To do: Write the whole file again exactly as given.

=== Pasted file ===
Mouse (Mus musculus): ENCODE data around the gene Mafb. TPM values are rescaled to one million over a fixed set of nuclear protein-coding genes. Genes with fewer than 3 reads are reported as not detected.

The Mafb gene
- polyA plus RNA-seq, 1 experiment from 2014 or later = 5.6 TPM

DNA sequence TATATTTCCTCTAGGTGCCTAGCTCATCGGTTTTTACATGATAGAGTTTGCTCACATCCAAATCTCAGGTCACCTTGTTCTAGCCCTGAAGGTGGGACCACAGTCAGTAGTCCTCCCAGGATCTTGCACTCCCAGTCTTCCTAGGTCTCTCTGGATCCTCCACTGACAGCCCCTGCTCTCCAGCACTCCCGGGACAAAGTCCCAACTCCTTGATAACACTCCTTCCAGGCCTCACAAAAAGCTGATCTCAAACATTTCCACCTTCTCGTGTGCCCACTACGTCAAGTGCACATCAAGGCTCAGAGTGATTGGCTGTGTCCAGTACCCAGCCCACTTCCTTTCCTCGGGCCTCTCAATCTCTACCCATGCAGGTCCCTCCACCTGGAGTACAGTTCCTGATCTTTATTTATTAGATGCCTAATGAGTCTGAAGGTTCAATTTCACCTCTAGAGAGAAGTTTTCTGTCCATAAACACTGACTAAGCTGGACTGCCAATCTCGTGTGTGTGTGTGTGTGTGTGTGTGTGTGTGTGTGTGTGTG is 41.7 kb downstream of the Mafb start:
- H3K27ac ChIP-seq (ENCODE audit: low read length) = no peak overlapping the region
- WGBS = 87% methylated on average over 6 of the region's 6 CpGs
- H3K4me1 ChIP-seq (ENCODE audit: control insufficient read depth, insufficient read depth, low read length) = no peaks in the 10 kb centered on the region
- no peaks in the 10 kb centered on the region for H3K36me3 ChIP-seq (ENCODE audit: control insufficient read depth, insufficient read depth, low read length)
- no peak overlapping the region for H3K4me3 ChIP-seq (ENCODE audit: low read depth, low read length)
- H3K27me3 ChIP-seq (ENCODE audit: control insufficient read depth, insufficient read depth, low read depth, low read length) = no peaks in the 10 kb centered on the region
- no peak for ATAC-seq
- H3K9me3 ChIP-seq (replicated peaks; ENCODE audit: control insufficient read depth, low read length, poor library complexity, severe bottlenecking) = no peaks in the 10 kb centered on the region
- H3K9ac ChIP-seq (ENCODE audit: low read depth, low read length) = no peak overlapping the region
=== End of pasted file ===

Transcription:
Mouse (Mus musculus): ENCODE data around the gene Mafb. TPM values are rescaled to one million over a fixed set of nuclear protein-coding genes. Genes with fewer than 3 reads are reported as not detected.

The Mafb gene
- polyA plus RNA-seq, 1 experiment from 2014 or later = 5.6 TPM

DNA sequence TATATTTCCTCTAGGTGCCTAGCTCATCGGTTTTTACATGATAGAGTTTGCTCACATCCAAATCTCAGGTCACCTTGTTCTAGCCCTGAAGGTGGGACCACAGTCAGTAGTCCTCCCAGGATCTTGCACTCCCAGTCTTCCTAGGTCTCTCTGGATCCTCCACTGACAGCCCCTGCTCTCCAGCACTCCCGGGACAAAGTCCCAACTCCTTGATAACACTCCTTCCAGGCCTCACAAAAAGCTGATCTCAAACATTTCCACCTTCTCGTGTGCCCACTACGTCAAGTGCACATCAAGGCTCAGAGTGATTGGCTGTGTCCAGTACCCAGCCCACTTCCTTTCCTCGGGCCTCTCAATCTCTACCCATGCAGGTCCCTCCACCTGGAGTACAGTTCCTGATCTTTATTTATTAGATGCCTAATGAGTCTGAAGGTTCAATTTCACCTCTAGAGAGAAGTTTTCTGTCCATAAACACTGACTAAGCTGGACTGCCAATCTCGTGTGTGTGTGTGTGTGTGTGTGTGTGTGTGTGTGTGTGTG is 41.7 kb downstream of the Mafb start:
- H3K27ac ChIP-seq (ENCODE audit: low read length) = no peak overlapping the region
- WGBS = 87% methylated on average over 6 of the region's 6 CpGs
- H3K4me1 ChIP-seq (ENCODE audit: control insufficient read depth, insufficient read depth, low read length) = no peaks in the 10 kb centered on the region
- no peaks in the 10 kb centered on the region for H3K36me3 ChIP-seq (ENCODE audit: control insufficient read depth, insufficient read depth, low read length)
- no peak overlapping the region for H3K4me3 ChIP-seq (ENCODE audit: low read depth, low read length)
- H3K27me3 ChIP-seq (ENCODE audit: control insufficient read depth, insufficient read depth, low read depth, low read length) = no peaks in the 10 kb centered on the region
- no peak for ATAC-seq
- H3K9me3 ChIP-seq (replicated peaks; ENCODE audit: control insufficient read depth, low read length, poor library complexity, severe bottlenecking) = no peaks in the 10 kb centered on the region
- H3K9ac ChIP-seq (ENCODE audit: low read depth, low read length) = no peak overlapping the region